“We are all hurt by the system, not everyone in the same way.” This is the harsh reality of postgraduate study according to Seathrún (Jeffrey) Sardina, chair of Trinity College Dublin’s branch of the Postgraduate Workers’ Organisation (PWO). Speaking to Trinity News about the daily challenges for postgraduate researchers (PGRs) in Ireland, he and his fellow peers voiced their frustration at the piecemeal progress both the government and the College itself have made towards urgently needed reform.
Recently, the movement has come out in full force, with on-campus protests becoming a fixture of college life. Postgraduate discontent was also a dominant issue during the TCDSU Hustings. Such activism has been given renewed impetus by the merger of the PhD’s Collective Action Union (PCAU) – of which Seathrún is a co-founder – and the Postgraduate Workers Alliance (PGWA) under the new name of the Postgraduate Workers Organisation (PWO) earlier this year. PWO President for Ireland, Conor Reddy, stated that with “nearly 25% of all PhD researchers in the state recruited by the union, it puts us right up there with all the other unions in the sector”.
The Campaign for Employee Status
At the heart of the PWO’s campaign is their ongoing struggle to attain basic, yet crucial rights for postgraduate researchers; most critically, employee status and with that, a minimum liveable wage. Without contractual standing, Seathrún states that PGRs have “no guaranteed protections. We don’t have maternity leave, paternity leave, sick leave or any guaranteed vacation time.”
PWO member and TCDSU Postgraduate Representative, Matt Murtagh-White, underlined the dangers of such a vulnerable position, asserting that these rights are instead predominantly granted or withheld at the discretion of their supervisor. He states that “from our own data, 80% of PhD researchers in Trinity don’t have contracts,” meaning that there are no concrete terms outlining what is expected of them, or basic entitlements such as a regular pay schedule.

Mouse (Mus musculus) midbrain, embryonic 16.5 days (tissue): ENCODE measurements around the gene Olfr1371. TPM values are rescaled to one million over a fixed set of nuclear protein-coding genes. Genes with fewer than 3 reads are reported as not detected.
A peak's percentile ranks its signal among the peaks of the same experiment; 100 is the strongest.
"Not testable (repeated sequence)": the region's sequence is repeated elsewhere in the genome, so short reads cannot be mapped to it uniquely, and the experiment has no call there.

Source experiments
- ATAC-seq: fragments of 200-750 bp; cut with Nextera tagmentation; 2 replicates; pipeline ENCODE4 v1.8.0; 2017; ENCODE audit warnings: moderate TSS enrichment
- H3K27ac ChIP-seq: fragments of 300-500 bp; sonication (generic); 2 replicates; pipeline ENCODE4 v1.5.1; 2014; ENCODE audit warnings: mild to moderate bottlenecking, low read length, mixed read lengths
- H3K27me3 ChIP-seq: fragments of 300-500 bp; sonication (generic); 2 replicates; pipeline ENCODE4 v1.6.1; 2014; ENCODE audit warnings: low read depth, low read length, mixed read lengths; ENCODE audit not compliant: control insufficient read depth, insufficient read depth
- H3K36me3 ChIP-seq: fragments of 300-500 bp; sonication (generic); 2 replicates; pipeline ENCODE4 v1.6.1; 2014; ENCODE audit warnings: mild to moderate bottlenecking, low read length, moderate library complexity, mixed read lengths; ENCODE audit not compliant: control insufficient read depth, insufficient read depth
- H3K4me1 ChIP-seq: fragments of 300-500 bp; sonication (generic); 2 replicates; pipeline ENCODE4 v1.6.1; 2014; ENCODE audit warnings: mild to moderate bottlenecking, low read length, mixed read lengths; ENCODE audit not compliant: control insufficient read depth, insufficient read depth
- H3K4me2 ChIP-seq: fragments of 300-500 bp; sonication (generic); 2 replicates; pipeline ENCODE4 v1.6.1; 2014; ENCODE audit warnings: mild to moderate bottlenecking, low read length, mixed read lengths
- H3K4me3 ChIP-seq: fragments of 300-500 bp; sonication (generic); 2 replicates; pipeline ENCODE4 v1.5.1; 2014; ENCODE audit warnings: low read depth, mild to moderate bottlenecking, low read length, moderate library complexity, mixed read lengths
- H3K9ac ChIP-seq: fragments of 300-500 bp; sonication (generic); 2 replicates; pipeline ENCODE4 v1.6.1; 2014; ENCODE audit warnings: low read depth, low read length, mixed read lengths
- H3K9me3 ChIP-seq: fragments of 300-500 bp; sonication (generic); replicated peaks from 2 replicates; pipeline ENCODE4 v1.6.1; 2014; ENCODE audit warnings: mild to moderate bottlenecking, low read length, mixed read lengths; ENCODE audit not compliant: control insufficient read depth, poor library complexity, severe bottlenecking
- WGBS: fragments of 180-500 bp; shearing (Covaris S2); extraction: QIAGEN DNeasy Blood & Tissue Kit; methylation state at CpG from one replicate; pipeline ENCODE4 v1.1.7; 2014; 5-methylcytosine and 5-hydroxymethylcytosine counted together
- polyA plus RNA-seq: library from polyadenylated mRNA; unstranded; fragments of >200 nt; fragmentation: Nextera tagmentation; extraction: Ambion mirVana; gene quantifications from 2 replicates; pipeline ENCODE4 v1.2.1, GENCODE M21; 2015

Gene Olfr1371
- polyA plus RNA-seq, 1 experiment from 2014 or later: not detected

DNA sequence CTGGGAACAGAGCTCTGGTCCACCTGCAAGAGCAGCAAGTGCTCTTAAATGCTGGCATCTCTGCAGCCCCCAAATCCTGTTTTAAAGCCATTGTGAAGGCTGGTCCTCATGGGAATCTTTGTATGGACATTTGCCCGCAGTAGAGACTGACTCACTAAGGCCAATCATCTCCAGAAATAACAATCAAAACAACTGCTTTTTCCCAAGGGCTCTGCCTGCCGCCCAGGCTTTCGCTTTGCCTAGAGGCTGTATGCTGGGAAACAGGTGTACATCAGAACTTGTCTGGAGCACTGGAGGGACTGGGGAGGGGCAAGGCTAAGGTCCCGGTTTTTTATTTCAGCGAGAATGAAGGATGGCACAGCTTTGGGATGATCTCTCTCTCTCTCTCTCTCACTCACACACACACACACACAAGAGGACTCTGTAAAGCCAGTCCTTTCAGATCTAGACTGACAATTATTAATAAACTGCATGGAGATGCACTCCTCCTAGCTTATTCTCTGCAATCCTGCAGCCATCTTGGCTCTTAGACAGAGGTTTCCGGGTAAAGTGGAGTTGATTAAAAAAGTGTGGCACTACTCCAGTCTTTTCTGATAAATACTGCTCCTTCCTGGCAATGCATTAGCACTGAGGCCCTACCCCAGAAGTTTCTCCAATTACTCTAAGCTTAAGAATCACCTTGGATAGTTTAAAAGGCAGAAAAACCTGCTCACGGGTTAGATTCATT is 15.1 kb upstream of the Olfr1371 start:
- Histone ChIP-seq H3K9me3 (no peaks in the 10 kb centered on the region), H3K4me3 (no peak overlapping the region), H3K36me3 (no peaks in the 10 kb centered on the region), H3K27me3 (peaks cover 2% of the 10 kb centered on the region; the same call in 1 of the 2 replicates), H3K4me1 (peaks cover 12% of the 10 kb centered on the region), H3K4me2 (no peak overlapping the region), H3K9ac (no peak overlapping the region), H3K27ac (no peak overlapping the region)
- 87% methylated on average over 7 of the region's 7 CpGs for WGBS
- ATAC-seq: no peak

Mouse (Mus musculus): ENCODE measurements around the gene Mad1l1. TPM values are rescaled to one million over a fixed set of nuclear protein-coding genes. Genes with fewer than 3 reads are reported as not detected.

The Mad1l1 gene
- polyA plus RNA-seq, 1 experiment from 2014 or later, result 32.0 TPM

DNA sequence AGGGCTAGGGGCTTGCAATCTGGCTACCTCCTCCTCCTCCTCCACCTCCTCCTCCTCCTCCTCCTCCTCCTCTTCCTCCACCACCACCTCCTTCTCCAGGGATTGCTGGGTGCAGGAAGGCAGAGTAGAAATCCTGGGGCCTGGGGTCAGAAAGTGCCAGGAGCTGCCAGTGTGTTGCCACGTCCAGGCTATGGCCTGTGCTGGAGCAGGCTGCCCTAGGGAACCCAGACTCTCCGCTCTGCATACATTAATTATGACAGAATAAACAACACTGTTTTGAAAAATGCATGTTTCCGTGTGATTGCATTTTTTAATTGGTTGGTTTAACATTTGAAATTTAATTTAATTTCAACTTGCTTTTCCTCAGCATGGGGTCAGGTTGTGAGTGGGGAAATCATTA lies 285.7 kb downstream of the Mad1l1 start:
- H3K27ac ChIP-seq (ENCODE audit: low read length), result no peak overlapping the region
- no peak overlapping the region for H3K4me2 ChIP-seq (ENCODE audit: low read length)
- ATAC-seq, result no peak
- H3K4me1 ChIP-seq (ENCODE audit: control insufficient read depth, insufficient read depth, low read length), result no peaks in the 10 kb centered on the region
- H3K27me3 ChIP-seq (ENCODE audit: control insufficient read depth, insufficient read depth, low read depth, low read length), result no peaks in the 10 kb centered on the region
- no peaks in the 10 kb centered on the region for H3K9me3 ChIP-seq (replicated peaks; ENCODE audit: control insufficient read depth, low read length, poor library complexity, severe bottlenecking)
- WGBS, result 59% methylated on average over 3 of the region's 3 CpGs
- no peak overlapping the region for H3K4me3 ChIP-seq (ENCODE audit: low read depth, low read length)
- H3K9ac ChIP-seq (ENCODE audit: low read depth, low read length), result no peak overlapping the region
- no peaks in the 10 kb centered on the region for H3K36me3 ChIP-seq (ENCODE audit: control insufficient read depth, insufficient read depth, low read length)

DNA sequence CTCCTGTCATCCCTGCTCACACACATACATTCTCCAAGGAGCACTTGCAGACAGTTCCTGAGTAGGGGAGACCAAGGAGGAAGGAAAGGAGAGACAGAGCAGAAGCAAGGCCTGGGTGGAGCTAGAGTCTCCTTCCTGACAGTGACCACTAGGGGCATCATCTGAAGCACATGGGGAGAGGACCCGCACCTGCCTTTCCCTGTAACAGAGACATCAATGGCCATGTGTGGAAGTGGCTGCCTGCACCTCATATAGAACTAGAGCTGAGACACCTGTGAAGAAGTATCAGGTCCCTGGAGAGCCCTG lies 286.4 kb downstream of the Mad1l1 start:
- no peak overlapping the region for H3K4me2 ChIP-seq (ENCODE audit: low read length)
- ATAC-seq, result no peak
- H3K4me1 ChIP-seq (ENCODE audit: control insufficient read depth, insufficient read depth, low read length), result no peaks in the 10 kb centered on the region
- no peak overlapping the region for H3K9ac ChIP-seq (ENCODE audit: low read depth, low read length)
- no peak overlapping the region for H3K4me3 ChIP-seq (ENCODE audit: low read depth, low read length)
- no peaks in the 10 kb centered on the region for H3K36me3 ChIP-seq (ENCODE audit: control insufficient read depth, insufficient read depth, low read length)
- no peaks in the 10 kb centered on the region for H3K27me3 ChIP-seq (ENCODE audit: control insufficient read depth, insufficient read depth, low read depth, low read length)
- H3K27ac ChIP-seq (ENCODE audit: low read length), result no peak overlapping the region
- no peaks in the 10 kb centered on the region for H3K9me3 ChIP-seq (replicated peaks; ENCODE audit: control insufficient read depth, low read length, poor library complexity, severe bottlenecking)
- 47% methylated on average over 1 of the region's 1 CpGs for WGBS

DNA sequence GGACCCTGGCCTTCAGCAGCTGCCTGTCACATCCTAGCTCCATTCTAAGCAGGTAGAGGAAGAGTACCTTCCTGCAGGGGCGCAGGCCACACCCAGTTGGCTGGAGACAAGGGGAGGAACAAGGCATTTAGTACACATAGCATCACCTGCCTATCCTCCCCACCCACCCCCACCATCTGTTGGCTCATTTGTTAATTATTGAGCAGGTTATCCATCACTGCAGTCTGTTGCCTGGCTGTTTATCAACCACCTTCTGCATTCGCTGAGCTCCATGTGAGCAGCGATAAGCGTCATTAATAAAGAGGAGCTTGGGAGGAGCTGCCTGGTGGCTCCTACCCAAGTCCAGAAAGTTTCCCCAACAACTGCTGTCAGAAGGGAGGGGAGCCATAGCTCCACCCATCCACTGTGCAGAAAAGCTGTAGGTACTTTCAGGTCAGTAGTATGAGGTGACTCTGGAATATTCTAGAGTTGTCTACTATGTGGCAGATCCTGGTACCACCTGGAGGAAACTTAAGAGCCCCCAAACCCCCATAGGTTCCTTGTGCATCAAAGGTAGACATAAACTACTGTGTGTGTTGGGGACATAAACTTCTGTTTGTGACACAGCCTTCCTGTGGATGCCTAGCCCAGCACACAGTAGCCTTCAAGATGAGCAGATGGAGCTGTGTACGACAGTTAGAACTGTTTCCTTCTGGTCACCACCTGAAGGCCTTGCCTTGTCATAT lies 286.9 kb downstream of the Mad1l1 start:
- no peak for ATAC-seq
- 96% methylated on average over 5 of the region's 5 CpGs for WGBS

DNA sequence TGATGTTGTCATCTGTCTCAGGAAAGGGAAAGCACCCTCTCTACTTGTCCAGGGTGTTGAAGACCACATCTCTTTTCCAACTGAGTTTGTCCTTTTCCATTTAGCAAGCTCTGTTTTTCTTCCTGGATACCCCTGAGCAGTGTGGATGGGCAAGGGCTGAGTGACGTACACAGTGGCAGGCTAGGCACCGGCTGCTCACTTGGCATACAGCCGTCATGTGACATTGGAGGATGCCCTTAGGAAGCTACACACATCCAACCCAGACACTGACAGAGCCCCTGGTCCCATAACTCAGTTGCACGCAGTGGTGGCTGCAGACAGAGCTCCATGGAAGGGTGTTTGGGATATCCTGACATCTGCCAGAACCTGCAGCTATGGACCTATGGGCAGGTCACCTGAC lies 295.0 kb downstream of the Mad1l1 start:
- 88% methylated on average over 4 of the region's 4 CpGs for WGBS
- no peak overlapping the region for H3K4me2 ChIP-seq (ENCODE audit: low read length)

The lack of a codified employment status places postgraduates at serious risk of exploitation. “A lot of departments can just make this up as they go along,” Matt says, emphasising that their primary objective is simply to gain “minimum regulations enforced in a contract”.
“The core functions of the university are dependent on us being here.”
The chief justifications for the demand of employee status are the wide range of responsibilities these researchers have, and the type of work they produce. In particular, the requirement to teach has become a primary area where a lack of clarity on the part of the College has led to numerous unchecked and problematic practices. Inconsistency over the allocation of claimable hours has exacerbated the strain on these researchers as they battle to both teach effectively and focus on their own research.
“The liminal space occupied by PGRs between research and teaching exposes the flaws of a system that continues to regard them as students.”
In Trinity’s School of Computer Science and Statistics, Seathrún found he was unable to claim approximately €400 for the hours spent in teaching preparation, as the means by which to do so were not made clear to him until it was too late. Matt meanwhile estimated that of the 36 teaching hours College had allotted and remunerated him for, he had also spent almost 70 extra hours in unpaid preparation time for that same term.
The liminal space occupied by PGRs between research and teaching exposes the flaws of a system that continues to regard them as students. “At almost every meeting, you hear something dreadful… about horrible kinds of exploitation,” PWO President Conor says, including “people doing unpaid teaching on a mandatory basis”. This is exacerbated by the fact that PGRs are often assigned to teach modules on areas in which they lack in-depth knowledge of, inevitably leading to a decline in teaching standards. Seathrún himself expressed his disappointment at this flawed arrangement, admitting that for one module he felt he was “actually learning with the class the entire time”. Yet, he emphasises that this was a position he was forced into between the “lack of pay, the lack of notice and the lack of flexibility”, adding that “I did the best I could, but my best wasn’t what the students deserved.”